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I'm curious, in theory, how can one know if for example kernel that is distributed with Ubuntu Linux is really what is on https://github.com/torvalds/linux and not some modified kernel which contains tracking code etc...

I mentioned Kernel just as an example. The real question is, can you be sure that distributed open source software is really what you expect it to be?

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I'm curious, in theory, how can one know if for example kernel that is distributed with Ubuntu Linux is really what is on https://github.com/torvalds/linux and not some modified kernel which contains tracking code etc...

Actually, what is distributed with your distribution usually isn't what's distributed via torvald's git tree. Your Linux distro is probably not vanilla kernel.

The reason for this is that distribution vendors usually backport fixes that may impact their customers from various sources. In Fedora, for example (these examples picked purely because I have recent experience custom building these packages):

  • The kernel (currently 3.11.4-201.fc19.x86_64 at time of writing` contains a number of patches for v4l, iommu fixes, drm-intel-nex, iwl (intel wireless) drivers and so on.
  • Grub2 contains a number of patches to resolve various (breaking) issues with its build, and patches to make EFI builds work.

On Fedora (and other yum-based systems) yumdownloader --source kernel will pull down the source kernel RPM - open it up and you'll find everything used to build the kernel packages.

So, no, your Linux (and even your packages) might not be vanilla vendor packages. Now, next:

The real question is, can you be sure that distributed open source software is really what you expect it to be?

Well, the point of the above was that your package database contents might not be what you expect them to be, but the question I guess is and could this have malicious content in it?.

The answer is that there is little way for you to tell as an end user unless you inspect the source and rebuild the package from that.

However, most package submission processes involve a little rigour. Usually, you can't just turn up and become a maintainer of a popular package. You would need to be known for contributions, approved by a staff member/committee member/whatever it is that gives you rights to push packages.

I can see this being a possible attack vector in obscure software, but major packages I think it is sufficiently likely that an attack would be detected eventually. Most packages are built from source and receive scrutiny due to bugs, user issues and so on. Development continues and packages are rebuilt. Patches may fail. Somebody, somewhere is likely to notice an oddity, basically.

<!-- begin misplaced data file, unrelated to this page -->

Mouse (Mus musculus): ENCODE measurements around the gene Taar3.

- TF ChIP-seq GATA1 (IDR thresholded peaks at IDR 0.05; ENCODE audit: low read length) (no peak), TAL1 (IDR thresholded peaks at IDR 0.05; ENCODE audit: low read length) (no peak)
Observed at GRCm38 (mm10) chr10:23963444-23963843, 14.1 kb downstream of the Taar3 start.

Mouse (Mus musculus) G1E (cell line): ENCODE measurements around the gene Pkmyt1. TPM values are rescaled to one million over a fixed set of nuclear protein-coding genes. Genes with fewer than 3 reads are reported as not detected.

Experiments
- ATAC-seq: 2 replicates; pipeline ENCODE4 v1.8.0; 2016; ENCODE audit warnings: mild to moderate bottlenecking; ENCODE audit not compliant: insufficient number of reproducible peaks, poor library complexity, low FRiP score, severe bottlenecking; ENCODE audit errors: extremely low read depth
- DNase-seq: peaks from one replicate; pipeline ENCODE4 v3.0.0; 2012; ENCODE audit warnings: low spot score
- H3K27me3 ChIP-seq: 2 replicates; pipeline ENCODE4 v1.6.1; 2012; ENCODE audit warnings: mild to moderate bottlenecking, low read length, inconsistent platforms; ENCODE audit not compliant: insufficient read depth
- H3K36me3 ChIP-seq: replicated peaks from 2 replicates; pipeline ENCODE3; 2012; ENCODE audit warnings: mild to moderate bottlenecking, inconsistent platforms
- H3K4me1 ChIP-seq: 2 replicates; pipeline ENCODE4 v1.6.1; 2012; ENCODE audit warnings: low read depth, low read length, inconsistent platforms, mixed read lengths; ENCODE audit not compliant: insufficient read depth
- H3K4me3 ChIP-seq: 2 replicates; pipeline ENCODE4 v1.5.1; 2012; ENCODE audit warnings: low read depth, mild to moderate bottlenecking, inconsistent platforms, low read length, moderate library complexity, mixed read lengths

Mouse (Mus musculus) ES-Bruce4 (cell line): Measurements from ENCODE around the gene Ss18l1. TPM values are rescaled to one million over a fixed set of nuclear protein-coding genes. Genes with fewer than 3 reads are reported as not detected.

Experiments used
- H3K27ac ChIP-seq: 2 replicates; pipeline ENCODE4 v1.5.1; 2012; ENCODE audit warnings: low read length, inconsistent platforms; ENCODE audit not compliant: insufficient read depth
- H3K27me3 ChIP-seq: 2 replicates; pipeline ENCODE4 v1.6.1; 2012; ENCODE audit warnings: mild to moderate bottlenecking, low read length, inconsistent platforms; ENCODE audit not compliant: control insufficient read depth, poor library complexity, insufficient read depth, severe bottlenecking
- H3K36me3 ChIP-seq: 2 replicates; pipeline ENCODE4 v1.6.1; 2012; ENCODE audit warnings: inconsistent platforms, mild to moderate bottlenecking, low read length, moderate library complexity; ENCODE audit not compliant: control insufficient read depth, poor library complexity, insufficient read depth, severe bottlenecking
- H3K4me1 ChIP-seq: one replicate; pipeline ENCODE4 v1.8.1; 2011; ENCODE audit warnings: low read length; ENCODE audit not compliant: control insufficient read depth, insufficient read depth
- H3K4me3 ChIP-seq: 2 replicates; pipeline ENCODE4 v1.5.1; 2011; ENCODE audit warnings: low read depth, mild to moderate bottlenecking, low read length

On this basis, I think you have to make a risk based decision. Is what you intend to protect so valuable you believe highly capable and persistent adversaries are going to try to backdoor a package in a Linux distribution to get to you? If so, go ahead and build your own distribution (there is no reason you can't steal an existing distributor's packages and just carefully audit/compile your own, by the way - that's the beauty of open source).

If not, I would (personally) go with accepting the outside risk.

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In my experience the only way you can be sure a particular module isn't built into the kernel or a rooted module isn't loaded at runtime would be to build the kernel yourself. A throw to Gentoo, where you are responsible for downloading your own sources and building every package on the system. If you download Ubuntu, Kali, Backtrack, or some other pre-built system where you were not the one that downloaded the kernel sources, did the make, make config, etc... decided which items would be built and loaded as modules vs. built into the kernel, then basically I don't think you can trust the system.

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No you can't actually. You trust that the repositories are safe and that the people who are committing are doing this correctly. However anything you download from the repositories can be verified to some extent. There is a peer review process for almost all parts of the repository.

If you want to be sure, the only thing you can do is compile everything from scratch, like done in Linux from scratch. But even then to be sure that there are no backdoors you would need to review all code yourself.

In the end it's (as always) a trade-off between usability, ease of use and assurance that in fact people aren't bundling back doors.

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From where did you get the compiler you are using? Reflections on Trusting Trust –  mpez0 Oct 22 '13 at 19:05

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